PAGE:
They don't have a website. They don't have a regular venue. They jerry-rigged this month's show in a dirty, depressing warehouse, and the lights kept going out. I had to wait in line for an hour with a solidly homogeneous collection of twenty-something white hipsters who B-ed YOB. The show went on for more than two and half hours, all of which time I spent on a folding chair, occasionally getting chili and spunk-flavored cream thrown on me. I saw more than I wanted to see of the host's and co-host's privates. The misogyny was even more casual, with the -- inevitably young -- women in the audience encouraged to flash and grind at every opportunity. Open and covert homophobic jokes flew every which way. And there wasn't even any food.
It was awesome.
Jamie "DeWolf" Kennedy's Tourette's Without Regrets is awesome not because of its stupidity but in spite of it. The content of the show is entirely beside the point; it could be Christian values hour and it wouldn't matter. Because what Tourette's brings is a ritual as practiced and intricately designed as high mass, the deepest concentration of raw talent you're likely to see in a monthly night in the Bay, and horsepower.
Tourette's, Kennedy's performance-competition-cum-low-ring circus, has been working Benicia, Vallejo, and then Oakland for, well, I don't know how many years because they don't have a website. Nine? In all that time it's still undergroundish, and seems to like it that way.
But you can tell Kennedy and crew have been doing this a long time. They start with exactly the sort of hug-your-neighbor we used to "build community" in church, and just like in church, it loosened everyone up. Know thy audience. Rather than offering a main event with side shows, Tourette's combines variety show with game show for a balanced and rhythmic flow of high-energy scenes: the slam judges introduced themselves by mimicking psychotic animals; two previous "dirty haiku" champions faced off in three rounds; a sick beatboxing duo gave a perfectly timed set; a surreal Burlesque/performance group combined a flute, some high-flown language, and a Snow White strip-tease, etc.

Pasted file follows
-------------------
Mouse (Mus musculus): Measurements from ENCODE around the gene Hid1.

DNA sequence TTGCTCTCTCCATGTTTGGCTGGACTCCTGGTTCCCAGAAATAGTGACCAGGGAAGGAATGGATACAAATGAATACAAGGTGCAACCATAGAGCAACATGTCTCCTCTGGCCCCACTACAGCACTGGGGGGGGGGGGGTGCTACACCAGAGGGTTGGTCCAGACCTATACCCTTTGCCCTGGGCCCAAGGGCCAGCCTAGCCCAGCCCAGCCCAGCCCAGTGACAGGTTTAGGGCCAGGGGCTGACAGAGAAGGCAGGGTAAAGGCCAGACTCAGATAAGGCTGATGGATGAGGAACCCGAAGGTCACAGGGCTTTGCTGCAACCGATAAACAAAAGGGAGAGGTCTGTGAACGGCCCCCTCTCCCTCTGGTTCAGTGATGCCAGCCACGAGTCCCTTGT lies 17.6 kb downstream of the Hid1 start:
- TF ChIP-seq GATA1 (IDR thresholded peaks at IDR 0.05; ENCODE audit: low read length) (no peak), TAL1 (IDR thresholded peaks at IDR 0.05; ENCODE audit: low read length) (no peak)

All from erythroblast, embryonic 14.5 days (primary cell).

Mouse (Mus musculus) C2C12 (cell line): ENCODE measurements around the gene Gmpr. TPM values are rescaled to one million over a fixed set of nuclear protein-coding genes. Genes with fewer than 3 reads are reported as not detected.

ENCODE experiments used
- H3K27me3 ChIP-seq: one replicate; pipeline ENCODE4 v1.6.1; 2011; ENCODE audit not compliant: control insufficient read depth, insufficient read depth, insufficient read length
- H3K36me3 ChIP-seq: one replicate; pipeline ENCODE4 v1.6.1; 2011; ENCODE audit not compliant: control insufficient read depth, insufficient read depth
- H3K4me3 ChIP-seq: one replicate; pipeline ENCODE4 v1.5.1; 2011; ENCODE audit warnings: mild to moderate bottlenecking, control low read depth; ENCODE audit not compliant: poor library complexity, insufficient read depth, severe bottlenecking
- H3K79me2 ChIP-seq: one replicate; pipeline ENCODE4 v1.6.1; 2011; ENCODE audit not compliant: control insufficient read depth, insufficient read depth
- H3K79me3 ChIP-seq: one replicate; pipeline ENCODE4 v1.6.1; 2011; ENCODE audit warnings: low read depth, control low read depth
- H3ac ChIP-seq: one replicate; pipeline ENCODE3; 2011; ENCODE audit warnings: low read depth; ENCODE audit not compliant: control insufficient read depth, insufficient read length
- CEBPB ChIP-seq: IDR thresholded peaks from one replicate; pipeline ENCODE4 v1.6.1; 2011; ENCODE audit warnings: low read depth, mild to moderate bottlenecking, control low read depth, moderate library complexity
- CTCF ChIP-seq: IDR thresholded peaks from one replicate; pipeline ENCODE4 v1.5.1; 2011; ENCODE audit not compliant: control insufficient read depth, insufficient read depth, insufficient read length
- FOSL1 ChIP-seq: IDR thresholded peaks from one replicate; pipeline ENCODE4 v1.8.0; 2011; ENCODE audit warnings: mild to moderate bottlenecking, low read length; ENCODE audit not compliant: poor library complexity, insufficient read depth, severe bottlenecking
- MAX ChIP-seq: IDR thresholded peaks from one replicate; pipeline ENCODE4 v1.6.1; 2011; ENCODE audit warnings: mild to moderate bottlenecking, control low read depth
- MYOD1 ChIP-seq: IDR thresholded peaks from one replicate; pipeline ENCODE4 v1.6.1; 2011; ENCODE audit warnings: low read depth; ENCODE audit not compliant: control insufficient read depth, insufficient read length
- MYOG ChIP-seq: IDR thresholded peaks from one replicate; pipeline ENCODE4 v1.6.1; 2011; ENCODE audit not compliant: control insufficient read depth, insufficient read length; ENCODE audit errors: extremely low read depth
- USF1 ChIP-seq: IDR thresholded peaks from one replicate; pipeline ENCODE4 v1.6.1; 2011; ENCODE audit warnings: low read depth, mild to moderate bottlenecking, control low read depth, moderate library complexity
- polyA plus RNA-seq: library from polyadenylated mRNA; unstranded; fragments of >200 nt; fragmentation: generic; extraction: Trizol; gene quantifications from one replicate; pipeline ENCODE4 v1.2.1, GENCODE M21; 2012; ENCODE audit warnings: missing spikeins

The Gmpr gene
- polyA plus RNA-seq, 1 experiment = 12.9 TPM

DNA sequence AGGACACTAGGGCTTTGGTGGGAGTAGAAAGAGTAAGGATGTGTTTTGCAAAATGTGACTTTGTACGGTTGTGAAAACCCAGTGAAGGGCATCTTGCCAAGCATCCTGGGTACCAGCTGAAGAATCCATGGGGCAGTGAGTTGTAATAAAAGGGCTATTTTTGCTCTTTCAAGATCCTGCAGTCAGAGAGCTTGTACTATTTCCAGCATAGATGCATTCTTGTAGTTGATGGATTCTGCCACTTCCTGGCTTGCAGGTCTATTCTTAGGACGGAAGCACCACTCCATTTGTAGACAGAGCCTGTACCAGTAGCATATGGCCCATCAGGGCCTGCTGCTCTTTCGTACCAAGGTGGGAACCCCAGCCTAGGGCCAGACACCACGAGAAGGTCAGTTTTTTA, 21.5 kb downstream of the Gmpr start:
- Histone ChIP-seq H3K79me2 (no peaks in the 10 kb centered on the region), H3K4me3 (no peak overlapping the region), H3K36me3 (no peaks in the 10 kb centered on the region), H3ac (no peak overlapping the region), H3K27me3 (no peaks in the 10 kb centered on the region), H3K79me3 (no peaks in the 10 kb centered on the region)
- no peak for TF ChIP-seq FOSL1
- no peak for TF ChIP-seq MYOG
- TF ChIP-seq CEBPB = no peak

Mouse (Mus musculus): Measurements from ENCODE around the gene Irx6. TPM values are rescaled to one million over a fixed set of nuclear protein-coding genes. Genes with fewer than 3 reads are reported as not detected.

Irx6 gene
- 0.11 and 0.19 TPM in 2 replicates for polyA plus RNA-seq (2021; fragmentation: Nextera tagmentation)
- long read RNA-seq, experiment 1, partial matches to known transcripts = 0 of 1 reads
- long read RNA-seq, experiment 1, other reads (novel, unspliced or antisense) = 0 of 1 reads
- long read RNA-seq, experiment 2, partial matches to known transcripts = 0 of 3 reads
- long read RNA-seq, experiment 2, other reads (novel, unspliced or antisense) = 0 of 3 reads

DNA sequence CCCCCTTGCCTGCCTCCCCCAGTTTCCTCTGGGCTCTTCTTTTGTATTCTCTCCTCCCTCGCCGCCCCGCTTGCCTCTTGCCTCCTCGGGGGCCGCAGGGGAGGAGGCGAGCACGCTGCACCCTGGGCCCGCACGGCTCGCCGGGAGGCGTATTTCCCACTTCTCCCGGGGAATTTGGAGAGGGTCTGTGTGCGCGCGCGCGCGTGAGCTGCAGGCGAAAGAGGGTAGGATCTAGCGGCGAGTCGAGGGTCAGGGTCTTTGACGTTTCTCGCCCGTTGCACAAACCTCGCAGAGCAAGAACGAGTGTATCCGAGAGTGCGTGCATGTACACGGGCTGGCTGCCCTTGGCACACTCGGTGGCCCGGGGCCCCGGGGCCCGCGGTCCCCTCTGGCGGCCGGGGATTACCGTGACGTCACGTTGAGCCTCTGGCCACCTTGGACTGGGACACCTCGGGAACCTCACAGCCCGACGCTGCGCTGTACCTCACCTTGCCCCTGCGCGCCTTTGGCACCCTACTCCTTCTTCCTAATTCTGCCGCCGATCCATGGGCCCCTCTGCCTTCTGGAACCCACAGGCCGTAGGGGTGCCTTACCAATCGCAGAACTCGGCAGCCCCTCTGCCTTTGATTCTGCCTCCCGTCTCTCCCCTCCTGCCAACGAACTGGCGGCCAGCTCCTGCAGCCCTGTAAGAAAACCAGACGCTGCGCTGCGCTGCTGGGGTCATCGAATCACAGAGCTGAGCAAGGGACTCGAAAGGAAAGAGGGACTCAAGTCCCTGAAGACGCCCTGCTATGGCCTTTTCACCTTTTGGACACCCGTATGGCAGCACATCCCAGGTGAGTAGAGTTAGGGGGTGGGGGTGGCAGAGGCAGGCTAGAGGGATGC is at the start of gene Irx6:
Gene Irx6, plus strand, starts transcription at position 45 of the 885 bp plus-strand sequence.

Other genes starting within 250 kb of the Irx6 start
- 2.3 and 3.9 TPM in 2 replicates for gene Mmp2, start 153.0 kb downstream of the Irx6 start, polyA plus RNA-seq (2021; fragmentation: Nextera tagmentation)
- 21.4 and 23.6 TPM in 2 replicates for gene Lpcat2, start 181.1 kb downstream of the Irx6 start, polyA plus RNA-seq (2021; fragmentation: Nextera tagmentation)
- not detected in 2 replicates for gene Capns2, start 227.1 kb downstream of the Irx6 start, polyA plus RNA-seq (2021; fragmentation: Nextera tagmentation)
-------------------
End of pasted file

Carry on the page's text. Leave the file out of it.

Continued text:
None of these segments went on too long, and each one had at least one of the necessary elements: real talent, riveting weirdness, or a completely confident and unashamed person being creatively humiliated.
What would, in a lesser show, be the main events -- the poetry slam and the freestyle rap battle -- were necessarily the least controllable portions of a show that emphasizes skill. And sure enough, the slam featured too much abstraction, plus the inevitable girl in a short skirt blowing a piece about her piece; the battlers all spent half their sets thinking, to a rhythm of unconvincing "yo's." But these segments, thanks to the variety show feel, didn't have to carry more than their fair share of the burden.
While it was clear the hosts and contestants were performing a more extreme political incorrectness than they probably professed offstage, this was just as clearly being used to oil up the audience and for no other purpose. There is nothing laudable or challenging about political incorrectness for its own sake, but Tourette's is not challenging, cutting edge culture. Its purpose is pure entertainment, and within that, the showcasing of utterly accessible talent. I could see getting mighty weary of it in time, but then I'm not the target audience.
Tourette's Without Regrets is the first Thursday of every month [THIS THURSDAY, May 1, 2008] from 9 pm to midnight, although you should arrive at 8 pm if you want a seat. The show should return to its longtime venue at the Oakland Metro in June. Until then, to find out where the next show will be, email Jamie (tongueartillery at yahoo dot com) to get on the mailing list or check out the Tourette's MySpace page.